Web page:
Wednesday May 22, 2013
Your vegetable garden is probably looking good right now. Yay! The usual problems often don't show up until summer sets in and brings the insects and fungal spores with it. But if you experience the same problems year after year, now is a good time to start keeping watch for the culprits.
One problem I hear a lot about is cucumber plants with leaves that go limp and vines that eventually die back. This usually happens around mid-season, just when you expect to start harvesting cucumbers. The problem is usually cucumber bacterial wilt. This disease is transmitted by the cucumber beetle. There's the perpetrator at right.There's not much you can do once the vines are infected, but you can take some measures early in the season to protect your young cucumber plants. Here's help for cucumber bacterial wilt.
Photo Courtesy of the USDA Agricultural Research Service. Used with Permission.
Tuesday May 21, 2013
The lilacs are finishing up and the Lily of the Valley are kicking into gear. My garden smells wonderful. There are a lot of fragrant flowers, but most of them are old fashioned varieties that have become hard to find. Fragrance has yet to make a comeback. Breeders are still focused on lots of blooms and disease resistance.
I appreciate those efforts, but I'm still swept away by scented flowers. You tend to need a lot of them to really get the scent wafting, but it can really be worth it.
Photo: © Marie Iannotti
Monday May 20, 2013
There are a lot of dairy and horse farms near me and manure used to be free for the taking. If you had a truck and a shovel, you could have a nice pile of manure, slowly rotting and getting ready to enrich your soil. We also have a lot of gardeners in my area, and these days several stables charge a fee for their manure. Not everyone was pleased about being charged to clean out the barn, but it was the periodic E. coli scares that had gardeners wondering if it was worth it.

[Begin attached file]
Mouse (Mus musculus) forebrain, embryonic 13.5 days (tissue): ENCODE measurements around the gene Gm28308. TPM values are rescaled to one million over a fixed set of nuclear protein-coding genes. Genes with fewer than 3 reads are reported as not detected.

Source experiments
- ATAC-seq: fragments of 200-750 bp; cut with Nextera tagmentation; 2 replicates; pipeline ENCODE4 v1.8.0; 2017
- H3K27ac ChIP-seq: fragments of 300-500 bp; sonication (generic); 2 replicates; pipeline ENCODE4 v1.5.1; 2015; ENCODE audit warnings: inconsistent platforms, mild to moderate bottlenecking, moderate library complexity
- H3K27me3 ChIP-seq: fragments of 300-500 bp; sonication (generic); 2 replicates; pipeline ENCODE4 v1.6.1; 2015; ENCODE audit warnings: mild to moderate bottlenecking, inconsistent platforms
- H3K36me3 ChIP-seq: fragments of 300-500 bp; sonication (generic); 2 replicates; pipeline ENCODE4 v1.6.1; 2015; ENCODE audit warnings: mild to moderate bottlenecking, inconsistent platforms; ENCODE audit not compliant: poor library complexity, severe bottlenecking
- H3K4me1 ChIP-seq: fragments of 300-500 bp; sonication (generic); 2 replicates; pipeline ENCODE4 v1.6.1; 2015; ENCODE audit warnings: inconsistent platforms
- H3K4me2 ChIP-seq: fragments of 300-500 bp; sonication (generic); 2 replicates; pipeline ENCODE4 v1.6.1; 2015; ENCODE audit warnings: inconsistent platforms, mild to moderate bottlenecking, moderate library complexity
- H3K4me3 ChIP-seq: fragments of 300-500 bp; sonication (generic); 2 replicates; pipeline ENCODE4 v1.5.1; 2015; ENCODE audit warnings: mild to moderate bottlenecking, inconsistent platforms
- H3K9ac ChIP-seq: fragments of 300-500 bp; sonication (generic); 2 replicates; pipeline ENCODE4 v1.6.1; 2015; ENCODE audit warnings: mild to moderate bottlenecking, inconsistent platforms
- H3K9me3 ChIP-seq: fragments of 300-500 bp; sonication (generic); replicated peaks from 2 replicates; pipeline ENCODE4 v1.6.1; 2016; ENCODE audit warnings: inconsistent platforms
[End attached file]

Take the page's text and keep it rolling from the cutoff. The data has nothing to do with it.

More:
No matter how many precautions are taken, contamination can happen. Does that mean you should avoid using manure in your garden? I don't think so. It should be composted first, but once it is, it becomes an excellent soil conditioner. What's your experience been? Any favorite type of manure?
Photo: Goat Girl / stock.xchng
Sunday May 19, 2013
You've probably heard of adding a dash of Epsom salts to the planting hole for peppers. Epsom salts provide some supplemental magnesium which is thought to help peppers set flowers and fruits, especially during hot weather.
Another old trick for growing peppers is to plant a book of matches in the hole, too. Peppers like a relatively acidic soil of about 5.5 to 6.0. Matches contain sulfur and it's just enough to lower the soil pH near the pepper plant's roots and make it easier for the plant to access nutrients in the soil.
To test this out in your garden, fan out a book of matches and place them in the bottom of the planting hole. Cover the matches with a couple of inches of soil, then plant the pepper on top of them. (You don't want the matches in direct contact with the plant roots.) Let us know the results.